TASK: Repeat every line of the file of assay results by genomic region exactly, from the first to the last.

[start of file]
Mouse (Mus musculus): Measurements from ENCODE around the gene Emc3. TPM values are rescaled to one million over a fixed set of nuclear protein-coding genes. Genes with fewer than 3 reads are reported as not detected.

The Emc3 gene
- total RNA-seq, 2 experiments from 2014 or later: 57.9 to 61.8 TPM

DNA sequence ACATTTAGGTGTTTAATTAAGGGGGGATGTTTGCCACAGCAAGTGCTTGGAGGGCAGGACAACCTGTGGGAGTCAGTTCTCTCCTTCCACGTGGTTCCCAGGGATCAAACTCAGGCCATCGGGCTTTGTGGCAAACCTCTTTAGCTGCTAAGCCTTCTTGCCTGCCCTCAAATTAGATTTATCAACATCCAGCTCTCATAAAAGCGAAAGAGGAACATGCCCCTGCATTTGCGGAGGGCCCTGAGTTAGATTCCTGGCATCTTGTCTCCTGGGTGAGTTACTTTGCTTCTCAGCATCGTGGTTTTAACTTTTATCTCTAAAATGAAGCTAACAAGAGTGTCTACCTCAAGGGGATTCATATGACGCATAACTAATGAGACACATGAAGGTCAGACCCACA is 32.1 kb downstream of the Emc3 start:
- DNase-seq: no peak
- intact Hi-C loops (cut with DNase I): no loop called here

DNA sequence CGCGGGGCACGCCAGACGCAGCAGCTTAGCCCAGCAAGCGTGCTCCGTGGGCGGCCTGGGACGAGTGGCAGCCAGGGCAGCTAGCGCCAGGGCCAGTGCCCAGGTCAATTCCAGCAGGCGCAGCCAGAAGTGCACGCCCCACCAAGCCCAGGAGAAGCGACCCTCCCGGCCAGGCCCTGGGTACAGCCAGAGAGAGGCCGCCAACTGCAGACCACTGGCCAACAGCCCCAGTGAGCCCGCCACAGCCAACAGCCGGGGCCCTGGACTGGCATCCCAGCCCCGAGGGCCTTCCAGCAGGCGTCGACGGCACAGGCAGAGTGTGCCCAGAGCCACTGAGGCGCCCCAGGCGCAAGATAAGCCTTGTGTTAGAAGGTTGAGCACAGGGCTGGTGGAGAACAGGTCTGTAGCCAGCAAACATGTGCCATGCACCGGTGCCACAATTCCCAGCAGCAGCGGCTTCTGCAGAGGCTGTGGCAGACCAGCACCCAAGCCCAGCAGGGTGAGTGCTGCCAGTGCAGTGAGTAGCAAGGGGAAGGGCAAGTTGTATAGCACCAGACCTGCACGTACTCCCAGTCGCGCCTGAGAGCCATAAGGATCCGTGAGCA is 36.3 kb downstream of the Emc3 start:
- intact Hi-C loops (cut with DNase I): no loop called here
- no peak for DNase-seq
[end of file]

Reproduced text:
Mouse (Mus musculus): Measurements from ENCODE around the gene Emc3. TPM values are rescaled to one million over a fixed set of nuclear protein-coding genes. Genes with fewer than 3 reads are reported as not detected.

The Emc3 gene
- total RNA-seq, 2 experiments from 2014 or later: 57.9 to 61.8 TPM

DNA sequence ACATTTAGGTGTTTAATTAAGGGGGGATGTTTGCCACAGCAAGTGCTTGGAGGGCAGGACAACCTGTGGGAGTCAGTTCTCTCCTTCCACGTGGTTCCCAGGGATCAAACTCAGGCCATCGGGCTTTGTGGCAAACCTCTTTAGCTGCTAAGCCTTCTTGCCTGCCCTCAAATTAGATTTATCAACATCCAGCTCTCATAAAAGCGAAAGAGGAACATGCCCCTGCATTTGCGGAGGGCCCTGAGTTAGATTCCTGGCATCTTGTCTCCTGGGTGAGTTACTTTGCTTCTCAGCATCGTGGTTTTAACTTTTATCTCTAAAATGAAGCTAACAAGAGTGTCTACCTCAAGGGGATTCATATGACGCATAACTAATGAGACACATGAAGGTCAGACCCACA is 32.1 kb downstream of the Emc3 start:
- DNase-seq: no peak
- intact Hi-C loops (cut with DNase I): no loop called here

DNA sequence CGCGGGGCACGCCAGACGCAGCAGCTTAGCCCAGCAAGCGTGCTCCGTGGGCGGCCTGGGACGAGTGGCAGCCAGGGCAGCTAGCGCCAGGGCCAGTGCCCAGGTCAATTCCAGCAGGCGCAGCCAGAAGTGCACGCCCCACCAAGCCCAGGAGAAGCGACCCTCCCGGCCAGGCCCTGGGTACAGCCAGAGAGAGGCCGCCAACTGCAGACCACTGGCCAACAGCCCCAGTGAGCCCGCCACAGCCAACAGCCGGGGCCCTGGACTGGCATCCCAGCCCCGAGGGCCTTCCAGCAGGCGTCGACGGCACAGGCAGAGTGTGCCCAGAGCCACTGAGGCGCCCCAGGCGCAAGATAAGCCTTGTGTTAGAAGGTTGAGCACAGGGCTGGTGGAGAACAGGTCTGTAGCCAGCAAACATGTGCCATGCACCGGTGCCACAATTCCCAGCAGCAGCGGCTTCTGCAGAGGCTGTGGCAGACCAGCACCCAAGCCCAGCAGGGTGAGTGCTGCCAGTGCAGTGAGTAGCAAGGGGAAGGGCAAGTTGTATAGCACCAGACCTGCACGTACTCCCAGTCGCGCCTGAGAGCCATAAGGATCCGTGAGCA is 36.3 kb downstream of the Emc3 start:
- intact Hi-C loops (cut with DNase I): no loop called here
- no peak for DNase-seq